There are a myriad of processes the new practice must set up across a broad range of disciplines, including medical, legal, technologic, insurance, business and management. While many physicians have tried to save money by doing all of this themselves, it may not be the best way to proceed, as failure to correctly establish these systems may be a very expensive proposition for the practice in the long run. Practices need to weigh the skill set of the physician(s) in the new practice and consider whether they have the necessary training and experience on these complex topics.
Choosing the proper help is vital to a new practice. Such help can include a practice management consultant, health care accountant (not only bookkeeper), and a health care lawyer (not a general practitioner). All can entail significant expense in the short run. However, when used properly, they will pay for themselves many times over.
Practice Management Consultant
If you are planning to open a new practice immediately following residency training, it is important to begin working with a consultant during your third year of residency. Consultants can provide the overview you need to coordinate and get the most out of other consultants. They can review practice processes from a functional end-user point of view and can assist in assessing whether the business plan will work in a real-world setting. Consultants are also available to assist with coding and physician profit distribution, staffing, salaries, and marketing. Often, they can assist with drafting documents for later legal review. Consultants are available to help compare electronic health record (EHR) products and practice management software (PMS), negotiate with payers, and construct an office policy manual. Finally, practice management consultants can even help run a new practice until a practice management team is established.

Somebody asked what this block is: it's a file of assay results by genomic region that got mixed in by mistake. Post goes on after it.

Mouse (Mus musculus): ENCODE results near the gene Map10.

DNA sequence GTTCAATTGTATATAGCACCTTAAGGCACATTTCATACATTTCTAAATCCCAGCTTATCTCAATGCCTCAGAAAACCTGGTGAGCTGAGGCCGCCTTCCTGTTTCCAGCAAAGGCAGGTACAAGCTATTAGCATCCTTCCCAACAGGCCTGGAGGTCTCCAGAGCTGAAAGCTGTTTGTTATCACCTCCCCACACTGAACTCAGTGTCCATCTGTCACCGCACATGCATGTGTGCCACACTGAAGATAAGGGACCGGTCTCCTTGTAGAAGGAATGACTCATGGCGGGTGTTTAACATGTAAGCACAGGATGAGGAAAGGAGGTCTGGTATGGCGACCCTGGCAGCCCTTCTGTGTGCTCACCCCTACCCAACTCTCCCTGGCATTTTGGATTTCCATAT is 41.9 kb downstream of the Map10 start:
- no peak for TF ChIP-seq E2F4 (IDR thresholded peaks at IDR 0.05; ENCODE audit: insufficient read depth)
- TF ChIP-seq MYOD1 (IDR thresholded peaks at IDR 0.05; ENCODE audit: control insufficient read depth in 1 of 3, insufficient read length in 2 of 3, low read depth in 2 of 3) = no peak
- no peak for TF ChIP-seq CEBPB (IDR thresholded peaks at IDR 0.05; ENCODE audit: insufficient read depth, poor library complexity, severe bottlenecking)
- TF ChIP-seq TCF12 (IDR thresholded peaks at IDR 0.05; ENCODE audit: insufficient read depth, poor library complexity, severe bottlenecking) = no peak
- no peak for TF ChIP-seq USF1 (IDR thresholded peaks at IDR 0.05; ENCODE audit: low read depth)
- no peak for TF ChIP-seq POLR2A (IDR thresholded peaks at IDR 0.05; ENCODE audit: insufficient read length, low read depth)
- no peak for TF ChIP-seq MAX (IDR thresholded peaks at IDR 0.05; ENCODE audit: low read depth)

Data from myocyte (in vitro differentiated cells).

Health Care Accountant
This accountant will help with budgeting, facilitate contacts at local financial institutions, supply advice in financing business practices, and provide frequent reports benchmarking the practice’s performance against other practices in the field using national norms and local experience. This consultant will also keep you abreast to any federal or state specific tax law changes that may affect your practice. They provide guidance on retirement strategy, structure and documentation. The accounting firm can also manage and produce your practice's payroll and file all necessary payroll reports to state and federal government.
Some practices choose to have everything set up by their legal advisor. While this may be possible with an experienced health care attorney, their time is the most expensive of all consultants. They may be good at what is legal but may not appreciate the day-to-day dynamics of medical practice management and administration. A good legal mind to advise on partnership agreements, corporate structure, leases, contract negotiations, and contracts is absolutely vital. Yet many of these tasks can be started with lower cost consultants, with a final legal review at the end. They can also assist with HIPAA compliance. Please realize that none of this advice comes cheap, but it is a worthy long-term investment to make sure the new practice is primed for success.
American Academy of Pediatrics